Maridoe Golf Club has become a competitive golfing paradise in 2020. Meet the man behind the movement.

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The US Golf Association will open its 2021 championship season at the Maridoe Golf Club in Carrollton, Texas in April with the American Women’s Amateur Four-Ball. It marks Maridoe’s debut as a USGA Championship site, although the Maridoe community is anything but new to hosting large-scale events.

Albert Huddleston’s Texas oasis, which opened in 2017, can tip up to nearly 8,000 meters. Every hole changes direction and the Texas wind is a major factor. Those who have competed there speak of a golf course that takes practice to learn. Jordan Spieth, Will Zalatoris, Braden Thornberry and Lee Trevino are among the knowledgeable members of about 200 members.

As of April 2020, Maridoe has hosted the first of seven competitive events for all levels of player. Six of these were inaugural events, with the 114th Southern Amateur completing the formation.

Albert Huddleston
Albert Huddleston

Albert Huddleston, owner and founder of the Maridoe Golf Club

At the end of the 2020 season, the owner and founder of Club Huddleston, CEO and Managing Partner of Aethon Energy, spoke with Golfweek to discuss everything, from his desire to host so many events to his golf course through the mastery of the nuances of Maridoe (competitors: watch out for the latter).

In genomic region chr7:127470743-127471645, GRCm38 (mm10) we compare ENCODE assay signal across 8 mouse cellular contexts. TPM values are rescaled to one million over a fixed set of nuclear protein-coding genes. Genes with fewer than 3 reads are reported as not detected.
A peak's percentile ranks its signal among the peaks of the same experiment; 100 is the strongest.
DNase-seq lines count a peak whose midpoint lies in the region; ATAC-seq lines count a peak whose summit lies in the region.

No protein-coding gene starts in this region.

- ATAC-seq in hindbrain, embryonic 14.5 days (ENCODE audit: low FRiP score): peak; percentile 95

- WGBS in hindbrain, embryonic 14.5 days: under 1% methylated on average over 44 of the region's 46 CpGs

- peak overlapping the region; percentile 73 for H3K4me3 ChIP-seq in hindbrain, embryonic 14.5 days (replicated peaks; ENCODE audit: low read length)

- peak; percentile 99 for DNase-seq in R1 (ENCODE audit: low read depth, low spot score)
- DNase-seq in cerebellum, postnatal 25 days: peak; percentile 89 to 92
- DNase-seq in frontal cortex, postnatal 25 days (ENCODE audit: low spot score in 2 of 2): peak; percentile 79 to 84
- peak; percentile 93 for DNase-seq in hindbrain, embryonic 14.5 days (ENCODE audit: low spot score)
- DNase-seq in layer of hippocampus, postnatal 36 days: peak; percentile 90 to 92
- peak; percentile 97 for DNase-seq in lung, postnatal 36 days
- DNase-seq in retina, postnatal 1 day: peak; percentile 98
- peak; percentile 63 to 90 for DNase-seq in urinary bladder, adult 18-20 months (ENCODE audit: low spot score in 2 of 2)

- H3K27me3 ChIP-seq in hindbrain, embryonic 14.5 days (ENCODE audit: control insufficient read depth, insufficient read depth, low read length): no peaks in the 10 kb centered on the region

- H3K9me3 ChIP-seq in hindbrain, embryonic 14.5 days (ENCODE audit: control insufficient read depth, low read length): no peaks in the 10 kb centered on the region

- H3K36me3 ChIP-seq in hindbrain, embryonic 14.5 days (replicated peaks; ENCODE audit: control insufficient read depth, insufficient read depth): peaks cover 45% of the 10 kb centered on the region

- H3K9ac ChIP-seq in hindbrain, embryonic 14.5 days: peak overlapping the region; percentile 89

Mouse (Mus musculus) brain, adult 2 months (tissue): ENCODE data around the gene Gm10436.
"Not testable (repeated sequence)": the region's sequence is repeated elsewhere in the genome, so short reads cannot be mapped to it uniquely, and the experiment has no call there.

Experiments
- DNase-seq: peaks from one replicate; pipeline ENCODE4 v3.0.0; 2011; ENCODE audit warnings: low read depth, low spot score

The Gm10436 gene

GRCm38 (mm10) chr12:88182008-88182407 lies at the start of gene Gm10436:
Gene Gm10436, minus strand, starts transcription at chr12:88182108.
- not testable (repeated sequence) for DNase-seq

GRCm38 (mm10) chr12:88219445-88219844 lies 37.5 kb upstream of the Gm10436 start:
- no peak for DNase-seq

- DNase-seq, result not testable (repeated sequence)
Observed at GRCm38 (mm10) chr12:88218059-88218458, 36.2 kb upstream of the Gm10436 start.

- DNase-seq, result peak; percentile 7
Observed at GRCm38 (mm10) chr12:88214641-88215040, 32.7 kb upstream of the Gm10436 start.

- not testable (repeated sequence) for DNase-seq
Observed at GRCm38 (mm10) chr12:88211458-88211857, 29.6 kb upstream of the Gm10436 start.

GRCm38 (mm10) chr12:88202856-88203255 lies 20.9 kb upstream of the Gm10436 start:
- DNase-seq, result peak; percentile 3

Here are excerpts from that conversation:

Why competitive opportunities were so important in 2020 …

Golf has always been more than a special sport for me. It really is a vehicle or a catalyst for traveling, meeting great friends, being with friends. It is one of the few sports where you can play with someone who is not as accomplished or more accomplished as you are and have a good time. Every golf course is different. The weather is changing to make it seem like what was the golf course of yesterday had nothing to do with the course and competition of today. This is how I think of golf. I’m very passionate about it, I think it’s an important sport, it’s an important socialization opportunity.

So when COVID-19 happened obviously it shut everything down and in Maridoe we have junior players, we have amateurs, mid-ams, senior ams, we have all kinds of pro players – Korn Ferry, Latin America, Canadian, PGA. We also have a few women. And so what happened was they were all out of time and they were there and actually I remember very clearly that Jordan Spieth and Martin Flores were at the back of the clubhouse and I was talking to them and I said, ‘By the way, is this the longest you’ve gone without playing a golf competition? They looked at each other and said they had both agreed since they were six years old. I walked back around the clubhouse and (director member) Alison Morrison was there. I said, we have to create an opportunity for all these wonderful players who are now sitting on their hands to have a contest. This is how the Maridoe Samaritan (Fund Invitational) was born. It started with word of mouth.

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As soon as this tournament was over, Scottie Scheffler won, and all of a sudden, Viktor Hovland who got beaten said, “I want to do this again”. I basically want to take Scottie down next time. So in a few weeks… we did 2.0. We were the only ones doing something like this. It was the right thing to do and we went ahead and decided that golf was the perfect sport to complement to maintain COVID-19 protocols. You can do both.